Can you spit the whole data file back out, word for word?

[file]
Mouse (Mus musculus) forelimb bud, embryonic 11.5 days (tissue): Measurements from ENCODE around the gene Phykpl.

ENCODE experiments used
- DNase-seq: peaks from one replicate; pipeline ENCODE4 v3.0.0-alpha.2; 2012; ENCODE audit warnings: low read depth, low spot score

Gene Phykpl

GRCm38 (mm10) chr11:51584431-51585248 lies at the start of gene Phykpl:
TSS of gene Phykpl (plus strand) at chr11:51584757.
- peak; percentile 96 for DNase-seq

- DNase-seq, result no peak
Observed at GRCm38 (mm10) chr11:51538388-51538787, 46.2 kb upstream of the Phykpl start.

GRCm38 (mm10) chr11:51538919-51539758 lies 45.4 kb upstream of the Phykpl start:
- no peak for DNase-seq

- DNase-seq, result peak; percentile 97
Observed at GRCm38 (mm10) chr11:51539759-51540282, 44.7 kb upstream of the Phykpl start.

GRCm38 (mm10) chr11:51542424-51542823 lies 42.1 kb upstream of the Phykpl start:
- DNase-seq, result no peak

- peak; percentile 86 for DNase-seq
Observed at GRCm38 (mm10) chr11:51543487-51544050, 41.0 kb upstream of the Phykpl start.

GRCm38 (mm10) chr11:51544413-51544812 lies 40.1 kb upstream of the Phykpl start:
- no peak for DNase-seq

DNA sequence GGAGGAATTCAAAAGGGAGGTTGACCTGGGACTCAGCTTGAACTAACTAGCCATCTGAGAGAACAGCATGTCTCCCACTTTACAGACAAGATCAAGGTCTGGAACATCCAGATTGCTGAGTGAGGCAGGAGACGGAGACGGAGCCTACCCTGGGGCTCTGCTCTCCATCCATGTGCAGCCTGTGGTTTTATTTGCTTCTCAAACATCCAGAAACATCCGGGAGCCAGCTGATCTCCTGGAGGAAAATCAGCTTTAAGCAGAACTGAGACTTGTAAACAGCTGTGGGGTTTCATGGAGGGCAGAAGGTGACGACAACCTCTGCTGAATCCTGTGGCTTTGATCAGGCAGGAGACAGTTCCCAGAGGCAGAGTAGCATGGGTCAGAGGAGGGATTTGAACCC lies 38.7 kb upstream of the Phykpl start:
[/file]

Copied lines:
Mouse (Mus musculus) forelimb bud, embryonic 11.5 days (tissue): Measurements from ENCODE around the gene Phykpl.

ENCODE experiments used
- DNase-seq: peaks from one replicate; pipeline ENCODE4 v3.0.0-alpha.2; 2012; ENCODE audit warnings: low read depth, low spot score

Gene Phykpl

GRCm38 (mm10) chr11:51584431-51585248 lies at the start of gene Phykpl:
TSS of gene Phykpl (plus strand) at chr11:51584757.
- peak; percentile 96 for DNase-seq

- DNase-seq, result no peak
Observed at GRCm38 (mm10) chr11:51538388-51538787, 46.2 kb upstream of the Phykpl start.

GRCm38 (mm10) chr11:51538919-51539758 lies 45.4 kb upstream of the Phykpl start:
- no peak for DNase-seq

- DNase-seq, result peak; percentile 97
Observed at GRCm38 (mm10) chr11:51539759-51540282, 44.7 kb upstream of the Phykpl start.

GRCm38 (mm10) chr11:51542424-51542823 lies 42.1 kb upstream of the Phykpl start:
- DNase-seq, result no peak

- peak; percentile 86 for DNase-seq
Observed at GRCm38 (mm10) chr11:51543487-51544050, 41.0 kb upstream of the Phykpl start.

GRCm38 (mm10) chr11:51544413-51544812 lies 40.1 kb upstream of the Phykpl start:
- no peak for DNase-seq

DNA sequence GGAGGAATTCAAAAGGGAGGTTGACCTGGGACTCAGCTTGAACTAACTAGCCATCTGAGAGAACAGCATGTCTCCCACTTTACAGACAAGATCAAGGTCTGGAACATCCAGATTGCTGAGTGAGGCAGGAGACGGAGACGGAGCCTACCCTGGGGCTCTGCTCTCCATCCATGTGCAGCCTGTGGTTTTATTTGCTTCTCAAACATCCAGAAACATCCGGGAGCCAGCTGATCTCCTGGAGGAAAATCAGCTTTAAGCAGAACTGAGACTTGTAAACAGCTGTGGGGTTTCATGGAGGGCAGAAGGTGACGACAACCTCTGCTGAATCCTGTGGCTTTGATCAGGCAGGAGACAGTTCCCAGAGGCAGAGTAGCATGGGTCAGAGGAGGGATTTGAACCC lies 38.7 kb upstream of the Phykpl start: